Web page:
“Let food be thy medicine…” — Hippocrates
You really don’t want to get me started on this topic, so I’ll try to keep it relatively brief. I think one of the best ways to keep our minds and bodies fit and healthy is to take care what we feed them. This applies to thoughts and images, of course, which is why I started this blog. But it also applies to food — and mental and physical health are inextricably linked.
I’m lucky that my mother taught me years ago not to believe everything I hear from the FDA about what is safe or healthy. Some of what she was saying 30 years ago was scorned and laughed at (such as “margarine is worse for you than butter” and “refined carbohydrates are empty calories” and “artificial sweeteners are harmful”). Now, of course, she has the last laugh, as do many of the nutritionists who were once dismissed as kooks.
Pharmaceuticals have their place, of course, but as Dr. Santos Rodriguez told me recently, “a great many diseases are basically the result of malnutrition.” As a remarkably fit physician in his 90’s, he has a lot of credibility in my book. No matter what may ail your spirit or your body, a good diet can be the start of your journey toward wellness and peace of mind.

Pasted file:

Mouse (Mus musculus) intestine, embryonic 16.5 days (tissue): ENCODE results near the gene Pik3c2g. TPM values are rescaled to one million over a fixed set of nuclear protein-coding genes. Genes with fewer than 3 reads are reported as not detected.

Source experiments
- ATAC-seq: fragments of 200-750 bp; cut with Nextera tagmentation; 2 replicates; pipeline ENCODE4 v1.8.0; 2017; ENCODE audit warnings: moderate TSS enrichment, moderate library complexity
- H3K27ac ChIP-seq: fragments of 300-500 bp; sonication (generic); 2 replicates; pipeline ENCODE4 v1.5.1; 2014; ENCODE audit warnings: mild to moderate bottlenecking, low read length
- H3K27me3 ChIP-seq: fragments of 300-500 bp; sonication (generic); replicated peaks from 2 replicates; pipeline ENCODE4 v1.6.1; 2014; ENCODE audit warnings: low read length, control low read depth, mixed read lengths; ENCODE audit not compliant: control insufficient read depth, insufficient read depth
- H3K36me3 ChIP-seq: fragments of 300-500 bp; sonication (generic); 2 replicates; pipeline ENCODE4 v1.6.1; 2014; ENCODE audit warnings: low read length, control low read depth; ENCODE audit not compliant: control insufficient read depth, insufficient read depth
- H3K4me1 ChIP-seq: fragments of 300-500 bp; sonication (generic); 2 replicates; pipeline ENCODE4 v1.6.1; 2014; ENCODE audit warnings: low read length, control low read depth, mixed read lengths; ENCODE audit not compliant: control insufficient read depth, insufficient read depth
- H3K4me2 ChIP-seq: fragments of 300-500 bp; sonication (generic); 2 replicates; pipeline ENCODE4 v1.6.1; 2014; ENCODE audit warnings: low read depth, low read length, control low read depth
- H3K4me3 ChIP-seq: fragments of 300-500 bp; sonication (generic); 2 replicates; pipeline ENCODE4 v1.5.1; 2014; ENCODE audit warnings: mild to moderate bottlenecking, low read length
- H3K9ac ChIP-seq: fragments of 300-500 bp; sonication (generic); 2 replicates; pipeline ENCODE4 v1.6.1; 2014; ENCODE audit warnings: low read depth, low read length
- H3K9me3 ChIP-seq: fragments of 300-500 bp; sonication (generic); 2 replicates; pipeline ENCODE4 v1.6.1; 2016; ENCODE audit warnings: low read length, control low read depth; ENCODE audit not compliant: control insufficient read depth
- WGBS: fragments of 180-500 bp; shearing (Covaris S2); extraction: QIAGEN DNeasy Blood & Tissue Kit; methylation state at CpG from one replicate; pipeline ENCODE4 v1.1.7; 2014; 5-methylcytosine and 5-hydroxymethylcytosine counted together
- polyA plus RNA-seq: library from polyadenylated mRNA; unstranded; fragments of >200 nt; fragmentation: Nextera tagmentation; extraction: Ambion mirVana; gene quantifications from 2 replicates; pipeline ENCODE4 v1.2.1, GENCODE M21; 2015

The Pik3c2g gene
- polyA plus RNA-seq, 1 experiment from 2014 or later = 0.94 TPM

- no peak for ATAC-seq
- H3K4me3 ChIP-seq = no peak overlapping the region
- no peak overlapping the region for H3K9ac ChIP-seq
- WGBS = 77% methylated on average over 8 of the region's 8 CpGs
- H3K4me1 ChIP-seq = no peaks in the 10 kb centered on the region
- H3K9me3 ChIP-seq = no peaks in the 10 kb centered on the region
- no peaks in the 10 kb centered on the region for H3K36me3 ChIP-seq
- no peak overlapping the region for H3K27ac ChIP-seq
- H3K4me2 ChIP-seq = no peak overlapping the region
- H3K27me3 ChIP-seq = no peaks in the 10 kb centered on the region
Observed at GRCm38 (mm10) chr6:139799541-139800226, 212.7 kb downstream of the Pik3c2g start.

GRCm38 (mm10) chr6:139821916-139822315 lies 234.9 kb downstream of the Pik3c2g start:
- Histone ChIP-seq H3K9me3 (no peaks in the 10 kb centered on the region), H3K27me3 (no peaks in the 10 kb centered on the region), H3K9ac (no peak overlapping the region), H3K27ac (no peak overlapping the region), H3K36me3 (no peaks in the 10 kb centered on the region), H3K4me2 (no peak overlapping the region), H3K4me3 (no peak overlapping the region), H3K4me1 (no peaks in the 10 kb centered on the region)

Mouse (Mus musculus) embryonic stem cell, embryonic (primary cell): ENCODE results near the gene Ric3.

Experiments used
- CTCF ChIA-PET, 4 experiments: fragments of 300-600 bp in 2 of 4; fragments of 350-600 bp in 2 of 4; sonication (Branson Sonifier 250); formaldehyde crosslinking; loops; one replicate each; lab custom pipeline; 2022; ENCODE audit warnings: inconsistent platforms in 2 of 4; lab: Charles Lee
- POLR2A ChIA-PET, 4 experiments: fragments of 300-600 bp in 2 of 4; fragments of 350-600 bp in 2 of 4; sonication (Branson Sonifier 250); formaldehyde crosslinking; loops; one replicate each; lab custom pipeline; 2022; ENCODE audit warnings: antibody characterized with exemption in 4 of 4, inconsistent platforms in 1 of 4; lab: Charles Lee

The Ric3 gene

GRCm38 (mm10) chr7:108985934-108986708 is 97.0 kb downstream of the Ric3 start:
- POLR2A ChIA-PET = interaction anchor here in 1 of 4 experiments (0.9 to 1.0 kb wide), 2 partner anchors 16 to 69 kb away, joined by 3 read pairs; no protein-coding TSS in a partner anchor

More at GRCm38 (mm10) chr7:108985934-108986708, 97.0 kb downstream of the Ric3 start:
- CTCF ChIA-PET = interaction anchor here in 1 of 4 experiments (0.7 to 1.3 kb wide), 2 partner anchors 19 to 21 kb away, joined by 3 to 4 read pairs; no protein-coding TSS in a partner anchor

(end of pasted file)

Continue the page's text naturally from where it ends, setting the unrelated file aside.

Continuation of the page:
As winter approaches, I hope you will enjoy the benefit of fruits and vegetables, now available year round thanks to the advances in shipping that allow us to enjoy produce from other regions when we are unable to access food that is grown locally. Years of experience have taught me that eating lots of fruit and vegetables in fall and winter translates to fewer colds and viruses. If you’ve never tested this idea, give it a try this year. Indulge in your favorites, even if they cost a bit more in the off-season. It will be an investment in your health and enjoyment that will pay dividends!
This post was first published seven years ago today. The original post, comments and photo are linked, along with two other related posts, below. These links to related posts, and their thumbnail photos, do not appear in the blog feed; they are only visible when viewing the individual posts by clicking on each one. I have no idea why, nor do I know how they choose the related posts. That’s just the way WordPress does things.